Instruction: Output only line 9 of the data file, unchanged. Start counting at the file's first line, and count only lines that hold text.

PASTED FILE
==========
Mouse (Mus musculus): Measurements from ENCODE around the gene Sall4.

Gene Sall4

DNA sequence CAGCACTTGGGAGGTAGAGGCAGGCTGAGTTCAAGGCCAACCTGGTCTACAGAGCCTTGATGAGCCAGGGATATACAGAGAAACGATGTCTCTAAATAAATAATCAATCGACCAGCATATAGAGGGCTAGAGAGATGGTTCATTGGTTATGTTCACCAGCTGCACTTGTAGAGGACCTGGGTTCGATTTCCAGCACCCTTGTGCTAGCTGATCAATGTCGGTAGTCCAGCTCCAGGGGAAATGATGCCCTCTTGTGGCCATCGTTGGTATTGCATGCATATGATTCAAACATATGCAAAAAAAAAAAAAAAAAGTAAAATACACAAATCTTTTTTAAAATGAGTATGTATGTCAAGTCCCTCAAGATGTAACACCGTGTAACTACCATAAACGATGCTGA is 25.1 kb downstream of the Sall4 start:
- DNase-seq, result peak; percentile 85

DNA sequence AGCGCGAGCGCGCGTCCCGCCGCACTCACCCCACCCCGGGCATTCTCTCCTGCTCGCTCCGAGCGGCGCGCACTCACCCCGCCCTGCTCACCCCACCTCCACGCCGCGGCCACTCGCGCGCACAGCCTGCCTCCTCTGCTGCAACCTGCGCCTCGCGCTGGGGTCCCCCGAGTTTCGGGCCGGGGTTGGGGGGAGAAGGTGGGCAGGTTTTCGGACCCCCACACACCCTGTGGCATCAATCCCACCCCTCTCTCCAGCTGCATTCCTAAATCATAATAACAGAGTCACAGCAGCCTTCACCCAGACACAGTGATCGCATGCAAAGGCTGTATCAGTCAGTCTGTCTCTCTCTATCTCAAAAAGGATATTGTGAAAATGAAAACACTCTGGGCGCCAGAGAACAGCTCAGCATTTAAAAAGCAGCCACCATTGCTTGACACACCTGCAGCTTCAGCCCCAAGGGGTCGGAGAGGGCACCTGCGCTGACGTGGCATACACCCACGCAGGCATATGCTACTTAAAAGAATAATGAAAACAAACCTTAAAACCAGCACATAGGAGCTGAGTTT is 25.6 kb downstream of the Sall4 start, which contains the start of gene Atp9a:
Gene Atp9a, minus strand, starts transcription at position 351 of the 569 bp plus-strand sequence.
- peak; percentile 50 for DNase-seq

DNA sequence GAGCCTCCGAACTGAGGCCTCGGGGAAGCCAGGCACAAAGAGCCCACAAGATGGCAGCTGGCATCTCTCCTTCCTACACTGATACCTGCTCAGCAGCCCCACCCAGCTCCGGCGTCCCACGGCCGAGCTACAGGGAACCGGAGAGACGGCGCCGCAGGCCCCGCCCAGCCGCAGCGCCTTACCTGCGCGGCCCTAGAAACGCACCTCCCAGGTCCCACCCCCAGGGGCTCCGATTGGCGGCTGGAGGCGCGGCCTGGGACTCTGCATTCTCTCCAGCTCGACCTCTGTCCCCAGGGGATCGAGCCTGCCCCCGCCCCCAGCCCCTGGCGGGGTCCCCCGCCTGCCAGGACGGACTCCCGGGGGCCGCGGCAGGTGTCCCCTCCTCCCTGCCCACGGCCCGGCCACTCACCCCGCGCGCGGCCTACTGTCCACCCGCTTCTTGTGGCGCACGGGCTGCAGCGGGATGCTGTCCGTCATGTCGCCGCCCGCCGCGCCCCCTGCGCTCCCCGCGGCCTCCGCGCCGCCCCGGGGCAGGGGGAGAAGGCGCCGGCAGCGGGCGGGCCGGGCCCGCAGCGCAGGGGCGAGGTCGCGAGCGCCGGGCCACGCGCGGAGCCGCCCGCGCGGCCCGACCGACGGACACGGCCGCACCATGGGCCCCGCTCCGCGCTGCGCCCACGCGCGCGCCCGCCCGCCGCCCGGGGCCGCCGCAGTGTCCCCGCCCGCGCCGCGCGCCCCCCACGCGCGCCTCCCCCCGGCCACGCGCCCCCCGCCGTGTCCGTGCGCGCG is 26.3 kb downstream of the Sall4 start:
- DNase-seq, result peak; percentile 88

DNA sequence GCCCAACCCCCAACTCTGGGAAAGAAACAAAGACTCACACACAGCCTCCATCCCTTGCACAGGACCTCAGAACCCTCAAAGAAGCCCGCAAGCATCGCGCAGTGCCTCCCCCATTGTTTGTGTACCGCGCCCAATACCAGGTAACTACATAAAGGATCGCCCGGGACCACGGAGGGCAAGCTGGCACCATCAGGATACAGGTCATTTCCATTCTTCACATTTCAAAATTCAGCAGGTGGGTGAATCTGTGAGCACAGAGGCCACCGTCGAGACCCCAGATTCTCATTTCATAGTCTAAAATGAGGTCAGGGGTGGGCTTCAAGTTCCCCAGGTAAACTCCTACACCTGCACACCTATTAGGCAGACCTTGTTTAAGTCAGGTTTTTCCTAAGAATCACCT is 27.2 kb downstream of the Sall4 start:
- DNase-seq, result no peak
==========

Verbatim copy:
- DNase-seq, result peak; percentile 88